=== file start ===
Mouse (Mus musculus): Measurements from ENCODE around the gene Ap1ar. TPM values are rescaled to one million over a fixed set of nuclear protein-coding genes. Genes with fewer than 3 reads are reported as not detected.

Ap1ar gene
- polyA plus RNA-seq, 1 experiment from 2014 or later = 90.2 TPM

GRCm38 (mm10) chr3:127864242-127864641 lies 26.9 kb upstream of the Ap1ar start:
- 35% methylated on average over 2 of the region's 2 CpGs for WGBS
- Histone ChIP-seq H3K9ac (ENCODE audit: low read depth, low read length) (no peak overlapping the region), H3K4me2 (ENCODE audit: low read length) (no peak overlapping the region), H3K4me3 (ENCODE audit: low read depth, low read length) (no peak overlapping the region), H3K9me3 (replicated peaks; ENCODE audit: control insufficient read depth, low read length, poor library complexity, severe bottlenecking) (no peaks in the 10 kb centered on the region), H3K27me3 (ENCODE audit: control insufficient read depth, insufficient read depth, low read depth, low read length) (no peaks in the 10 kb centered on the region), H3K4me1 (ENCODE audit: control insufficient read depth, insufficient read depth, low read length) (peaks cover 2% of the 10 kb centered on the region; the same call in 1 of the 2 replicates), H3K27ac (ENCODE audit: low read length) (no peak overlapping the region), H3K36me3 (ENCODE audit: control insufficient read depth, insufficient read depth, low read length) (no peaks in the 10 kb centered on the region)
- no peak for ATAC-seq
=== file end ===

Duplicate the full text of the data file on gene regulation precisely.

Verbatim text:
Mouse (Mus musculus): Measurements from ENCODE around the gene Ap1ar. TPM values are rescaled to one million over a fixed set of nuclear protein-coding genes. Genes with fewer than 3 reads are reported as not detected.

Ap1ar gene
- polyA plus RNA-seq, 1 experiment from 2014 or later = 90.2 TPM

GRCm38 (mm10) chr3:127864242-127864641 lies 26.9 kb upstream of the Ap1ar start:
- 35% methylated on average over 2 of the region's 2 CpGs for WGBS
- Histone ChIP-seq H3K9ac (ENCODE audit: low read depth, low read length) (no peak overlapping the region), H3K4me2 (ENCODE audit: low read length) (no peak overlapping the region), H3K4me3 (ENCODE audit: low read depth, low read length) (no peak overlapping the region), H3K9me3 (replicated peaks; ENCODE audit: control insufficient read depth, low read length, poor library complexity, severe bottlenecking) (no peaks in the 10 kb centered on the region), H3K27me3 (ENCODE audit: control insufficient read depth, insufficient read depth, low read depth, low read length) (no peaks in the 10 kb centered on the region), H3K4me1 (ENCODE audit: control insufficient read depth, insufficient read depth, low read length) (peaks cover 2% of the 10 kb centered on the region; the same call in 1 of the 2 replicates), H3K27ac (ENCODE audit: low read length) (no peak overlapping the region), H3K36me3 (ENCODE audit: control insufficient read depth, insufficient read depth, low read length) (no peaks in the 10 kb centered on the region)
- no peak for ATAC-seq